Grand Rapids Swing Society provides free swing dancing every Tuesday night in the summer. Photo courtesy Experience GR.

The plaza has been credited with helping to activate the surrounding neighbourhood by spurring redevelopment and drawing in restaurants, galleries, and shops, as well as an important institutional anchor — the Grand Rapids Art Museum. Rosa Parks Circle now provides a much-needed central public space for year-round community events such as cultural festivals, weekly dance classes, ice skating, and even public viewings of the Olympics. Located just east of the Grand River in the heart of downtown, Rosa Parks Circle offers spectacular views of the city and is once again one of its most vibrant and active areas (America Planning Association, 2017b).

Every Thursday in the summer, Relax at Rosa brings local musicians, food trucks, oversized yard games and another programming for the lunchtime crowd downtown. Activities like have made Rosa Parks Circle the most-visited park in Grand Rapids. Photo courtesy DGRI.

 

Grand Rapids Asian Festival, June 2017. Photo courtesy Mayor Rosalynn Bliss.

 

Description of Public Space

It is important to identify the geographic, demographic, and social characteristics of the public space. Tell us about its location (i.e. urban, suburban, rural, etc.), layout and connectivity; economic, social, and ethnic diversity; and functionality. We also want to know whether a plan or specific planning efforts contributed to or sustained the character of the public space, or if space formed more organically and not through a formal planning process.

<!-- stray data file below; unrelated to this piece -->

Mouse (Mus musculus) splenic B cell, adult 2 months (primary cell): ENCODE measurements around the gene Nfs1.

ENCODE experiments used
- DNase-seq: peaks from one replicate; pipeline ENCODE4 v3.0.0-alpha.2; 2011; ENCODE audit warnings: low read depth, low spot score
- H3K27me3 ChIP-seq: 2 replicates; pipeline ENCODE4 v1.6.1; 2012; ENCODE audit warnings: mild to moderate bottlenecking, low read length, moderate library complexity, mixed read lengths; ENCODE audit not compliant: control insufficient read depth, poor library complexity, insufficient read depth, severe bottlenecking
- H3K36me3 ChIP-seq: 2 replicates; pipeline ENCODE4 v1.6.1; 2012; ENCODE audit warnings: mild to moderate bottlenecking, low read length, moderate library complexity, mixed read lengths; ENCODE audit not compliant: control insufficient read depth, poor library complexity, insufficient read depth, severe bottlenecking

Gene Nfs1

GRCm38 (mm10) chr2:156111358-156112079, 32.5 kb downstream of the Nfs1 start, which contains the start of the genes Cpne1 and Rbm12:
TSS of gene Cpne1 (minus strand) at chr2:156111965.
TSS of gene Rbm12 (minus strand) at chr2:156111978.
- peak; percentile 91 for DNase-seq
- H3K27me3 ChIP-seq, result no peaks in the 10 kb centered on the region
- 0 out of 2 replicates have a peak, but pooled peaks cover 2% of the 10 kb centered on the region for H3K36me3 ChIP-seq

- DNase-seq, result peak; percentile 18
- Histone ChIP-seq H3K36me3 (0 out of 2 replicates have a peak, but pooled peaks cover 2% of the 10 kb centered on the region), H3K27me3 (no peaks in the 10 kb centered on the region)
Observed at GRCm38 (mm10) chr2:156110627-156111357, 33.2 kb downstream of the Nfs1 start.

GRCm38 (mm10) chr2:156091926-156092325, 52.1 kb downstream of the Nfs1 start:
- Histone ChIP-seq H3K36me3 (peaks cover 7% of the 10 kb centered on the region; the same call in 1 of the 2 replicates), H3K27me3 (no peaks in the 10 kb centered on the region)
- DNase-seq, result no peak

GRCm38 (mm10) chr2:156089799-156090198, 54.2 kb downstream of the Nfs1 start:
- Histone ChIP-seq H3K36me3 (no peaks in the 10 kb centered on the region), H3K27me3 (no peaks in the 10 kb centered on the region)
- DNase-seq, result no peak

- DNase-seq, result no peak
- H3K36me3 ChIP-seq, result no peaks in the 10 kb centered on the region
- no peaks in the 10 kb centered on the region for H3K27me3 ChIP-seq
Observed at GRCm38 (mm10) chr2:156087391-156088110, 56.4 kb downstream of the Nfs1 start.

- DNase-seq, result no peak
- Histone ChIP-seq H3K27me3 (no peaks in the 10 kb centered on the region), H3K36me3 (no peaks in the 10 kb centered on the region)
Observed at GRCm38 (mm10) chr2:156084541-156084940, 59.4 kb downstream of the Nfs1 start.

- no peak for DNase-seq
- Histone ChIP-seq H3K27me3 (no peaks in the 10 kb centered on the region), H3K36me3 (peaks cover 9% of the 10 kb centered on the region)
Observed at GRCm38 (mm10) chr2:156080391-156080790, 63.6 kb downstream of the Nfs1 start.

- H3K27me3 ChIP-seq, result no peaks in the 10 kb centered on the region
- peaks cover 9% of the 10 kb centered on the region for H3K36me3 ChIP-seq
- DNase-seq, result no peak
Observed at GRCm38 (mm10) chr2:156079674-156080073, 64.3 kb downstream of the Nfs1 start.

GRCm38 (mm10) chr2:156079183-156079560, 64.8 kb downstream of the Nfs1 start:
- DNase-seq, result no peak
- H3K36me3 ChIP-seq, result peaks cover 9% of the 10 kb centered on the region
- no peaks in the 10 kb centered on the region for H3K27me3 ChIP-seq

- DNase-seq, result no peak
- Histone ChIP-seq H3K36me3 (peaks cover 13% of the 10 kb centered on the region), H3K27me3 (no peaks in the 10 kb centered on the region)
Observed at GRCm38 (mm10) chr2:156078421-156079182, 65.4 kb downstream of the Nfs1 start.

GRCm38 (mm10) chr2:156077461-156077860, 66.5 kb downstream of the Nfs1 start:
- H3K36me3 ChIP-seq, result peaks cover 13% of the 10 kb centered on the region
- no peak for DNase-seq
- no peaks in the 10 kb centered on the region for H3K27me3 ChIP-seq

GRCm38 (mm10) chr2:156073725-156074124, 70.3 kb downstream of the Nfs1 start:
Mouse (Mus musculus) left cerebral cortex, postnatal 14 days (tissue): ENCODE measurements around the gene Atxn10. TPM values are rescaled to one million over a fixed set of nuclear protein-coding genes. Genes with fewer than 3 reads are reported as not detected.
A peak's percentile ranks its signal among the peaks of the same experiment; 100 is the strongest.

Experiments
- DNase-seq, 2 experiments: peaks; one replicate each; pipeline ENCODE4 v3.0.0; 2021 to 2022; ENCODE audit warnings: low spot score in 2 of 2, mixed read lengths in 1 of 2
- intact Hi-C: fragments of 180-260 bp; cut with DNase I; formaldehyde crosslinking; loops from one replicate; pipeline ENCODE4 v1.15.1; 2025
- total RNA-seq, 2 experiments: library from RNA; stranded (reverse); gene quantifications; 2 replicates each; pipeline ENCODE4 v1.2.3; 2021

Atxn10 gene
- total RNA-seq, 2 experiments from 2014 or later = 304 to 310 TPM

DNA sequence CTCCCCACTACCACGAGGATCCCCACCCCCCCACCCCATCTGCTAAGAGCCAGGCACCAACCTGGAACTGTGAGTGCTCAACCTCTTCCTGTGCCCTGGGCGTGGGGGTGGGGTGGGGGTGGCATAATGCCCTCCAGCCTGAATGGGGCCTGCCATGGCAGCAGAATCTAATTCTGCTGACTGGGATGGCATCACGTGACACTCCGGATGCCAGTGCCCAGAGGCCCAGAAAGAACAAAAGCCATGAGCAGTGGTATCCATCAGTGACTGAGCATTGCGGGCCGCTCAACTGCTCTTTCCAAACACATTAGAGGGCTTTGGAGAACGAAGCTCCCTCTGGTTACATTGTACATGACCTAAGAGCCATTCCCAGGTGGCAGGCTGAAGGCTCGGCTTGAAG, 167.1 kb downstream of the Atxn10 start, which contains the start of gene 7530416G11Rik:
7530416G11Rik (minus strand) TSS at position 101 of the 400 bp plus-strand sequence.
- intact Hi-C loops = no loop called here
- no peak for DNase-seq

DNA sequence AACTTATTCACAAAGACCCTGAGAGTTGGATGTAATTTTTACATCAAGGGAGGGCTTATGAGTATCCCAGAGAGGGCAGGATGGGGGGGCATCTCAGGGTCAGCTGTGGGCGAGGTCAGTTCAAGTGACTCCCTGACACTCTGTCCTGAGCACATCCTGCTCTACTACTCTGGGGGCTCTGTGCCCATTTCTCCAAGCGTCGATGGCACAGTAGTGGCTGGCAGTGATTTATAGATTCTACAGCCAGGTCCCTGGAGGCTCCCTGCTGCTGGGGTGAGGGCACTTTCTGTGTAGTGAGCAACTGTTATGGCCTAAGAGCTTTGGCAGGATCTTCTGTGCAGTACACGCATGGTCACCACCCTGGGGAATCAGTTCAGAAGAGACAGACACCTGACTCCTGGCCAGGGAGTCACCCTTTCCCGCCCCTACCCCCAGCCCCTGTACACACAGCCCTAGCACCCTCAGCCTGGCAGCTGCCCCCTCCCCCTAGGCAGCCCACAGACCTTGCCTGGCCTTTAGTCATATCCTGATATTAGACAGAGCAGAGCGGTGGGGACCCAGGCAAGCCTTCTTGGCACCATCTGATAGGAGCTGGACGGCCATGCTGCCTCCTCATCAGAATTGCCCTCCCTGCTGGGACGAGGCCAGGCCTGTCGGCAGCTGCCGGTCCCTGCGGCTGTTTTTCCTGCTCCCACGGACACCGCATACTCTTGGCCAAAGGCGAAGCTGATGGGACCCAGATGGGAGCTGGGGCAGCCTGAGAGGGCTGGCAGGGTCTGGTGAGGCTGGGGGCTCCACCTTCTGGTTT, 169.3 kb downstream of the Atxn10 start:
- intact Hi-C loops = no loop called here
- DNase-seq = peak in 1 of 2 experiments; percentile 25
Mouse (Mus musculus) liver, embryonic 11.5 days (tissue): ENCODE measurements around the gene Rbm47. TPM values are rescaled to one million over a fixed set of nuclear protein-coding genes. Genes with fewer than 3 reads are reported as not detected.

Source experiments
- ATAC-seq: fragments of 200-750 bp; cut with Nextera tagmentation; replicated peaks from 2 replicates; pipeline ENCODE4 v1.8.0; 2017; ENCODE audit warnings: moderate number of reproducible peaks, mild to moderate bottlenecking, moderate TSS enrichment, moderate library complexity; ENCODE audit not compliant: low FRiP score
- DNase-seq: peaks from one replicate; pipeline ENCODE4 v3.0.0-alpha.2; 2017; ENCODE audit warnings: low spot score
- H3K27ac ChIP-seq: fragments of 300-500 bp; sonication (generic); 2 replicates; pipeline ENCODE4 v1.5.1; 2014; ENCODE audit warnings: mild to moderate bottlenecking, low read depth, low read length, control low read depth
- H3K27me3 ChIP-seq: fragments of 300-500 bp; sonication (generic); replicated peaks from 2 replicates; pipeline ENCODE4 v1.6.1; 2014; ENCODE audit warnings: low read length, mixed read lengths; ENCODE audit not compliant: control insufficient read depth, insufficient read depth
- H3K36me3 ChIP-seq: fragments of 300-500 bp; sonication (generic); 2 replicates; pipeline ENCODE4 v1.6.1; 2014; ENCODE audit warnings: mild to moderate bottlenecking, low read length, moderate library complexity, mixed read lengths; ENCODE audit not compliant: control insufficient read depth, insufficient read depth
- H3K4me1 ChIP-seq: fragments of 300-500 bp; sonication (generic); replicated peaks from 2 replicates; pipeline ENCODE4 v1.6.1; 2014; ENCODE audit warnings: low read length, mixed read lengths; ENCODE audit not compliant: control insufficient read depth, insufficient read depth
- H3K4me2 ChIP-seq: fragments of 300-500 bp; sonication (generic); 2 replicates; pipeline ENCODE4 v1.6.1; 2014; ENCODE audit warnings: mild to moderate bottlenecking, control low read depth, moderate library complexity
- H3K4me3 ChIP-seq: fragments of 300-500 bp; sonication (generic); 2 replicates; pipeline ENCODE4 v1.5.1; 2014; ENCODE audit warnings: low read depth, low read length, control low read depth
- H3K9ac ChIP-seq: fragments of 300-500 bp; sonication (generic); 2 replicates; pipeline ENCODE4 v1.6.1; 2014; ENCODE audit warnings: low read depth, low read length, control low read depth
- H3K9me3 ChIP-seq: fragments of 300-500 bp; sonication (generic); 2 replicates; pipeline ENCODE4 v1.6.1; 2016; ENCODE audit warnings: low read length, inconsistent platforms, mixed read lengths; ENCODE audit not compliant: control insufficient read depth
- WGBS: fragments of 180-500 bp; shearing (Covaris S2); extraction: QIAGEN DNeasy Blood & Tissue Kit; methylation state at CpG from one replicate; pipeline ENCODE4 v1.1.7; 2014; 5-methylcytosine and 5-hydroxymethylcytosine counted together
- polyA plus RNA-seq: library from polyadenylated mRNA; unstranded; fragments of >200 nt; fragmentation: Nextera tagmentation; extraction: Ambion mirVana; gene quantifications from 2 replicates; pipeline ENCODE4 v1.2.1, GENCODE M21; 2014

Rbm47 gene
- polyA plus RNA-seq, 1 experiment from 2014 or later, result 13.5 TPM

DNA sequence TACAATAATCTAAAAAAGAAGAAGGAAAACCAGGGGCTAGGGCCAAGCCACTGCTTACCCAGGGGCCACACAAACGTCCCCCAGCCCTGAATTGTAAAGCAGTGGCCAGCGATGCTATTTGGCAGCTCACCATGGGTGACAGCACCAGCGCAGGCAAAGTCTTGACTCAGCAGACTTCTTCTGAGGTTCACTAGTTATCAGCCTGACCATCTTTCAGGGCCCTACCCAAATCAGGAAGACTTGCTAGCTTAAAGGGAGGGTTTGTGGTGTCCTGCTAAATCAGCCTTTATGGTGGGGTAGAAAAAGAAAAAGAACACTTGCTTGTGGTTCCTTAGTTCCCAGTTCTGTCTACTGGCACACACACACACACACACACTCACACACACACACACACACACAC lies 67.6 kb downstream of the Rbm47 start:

Public Space Features and Elements

The public space capitalises on building design, scale, architecture, and proportionality to create interesting visual experiences, vistas, or other qualities. Accommodate multiple uses and multiple users. It is accessible via walking, biking, or public transit.  Use, protect, and enhance the environment and natural features. Public Space Activities and Sociability. The public space reflects the community’s local character and personality, foster social interaction and create a sense of community and neighborliness, provide a sense of comfort or safety to people gathering and using the space, encourage use and interaction among a diverse cross-section of the public.

Characteristics of a Great Public Space include: Promotes human contact and social activities; safe, welcoming, and accommodating for all users; has design and architectural features that are visually interesting promotes community involvement; reflects the local culture or history; relates well to bordering uses; it is well maintained, and has a unique or special character.

 

 

 

References:

America Planning Association. (2017b) Rosa Parks Circle: Grand Rapids, Michigan. Available at: https://www.planning.org/greatplaces/spaces/2017/rosaparks/. (Accessed: 14 December 2017)

America Planning Association. (2017a) Mill Creek Linear Park: Bakersfield, California. Available at: https://www.planning.org/greatplaces/spaces/2017/millcreek/. (Accessed: 14 December 2017)

City of Grand Rapids (2011) Community Relations Commission. Available at: http://grcity.us/administrative-services/diversity-and-inclusion/Pages/Rosa-Parks-Sculpture.aspx. (Accessed: 14 December 2017)

Experience. (no date) Mill Creek Linear Park: Bakersfield, California. Available at: https://www.experiencegr.com/listings/rosa-parks-circle/3258/ (Accessed: 14 December 2017)

 

 

Useful links:

2017 Great Public Spaces

Previous Designees

maurbandesign

School of Architecture
Planning and Landscape
Newcastle upon Tyne
Tyne and Wear, NE1 7RU

Tel: 0191 208 6509

Email: nicola.rutherford@ncl.ac.uk


Hit Counter provided by recruiting services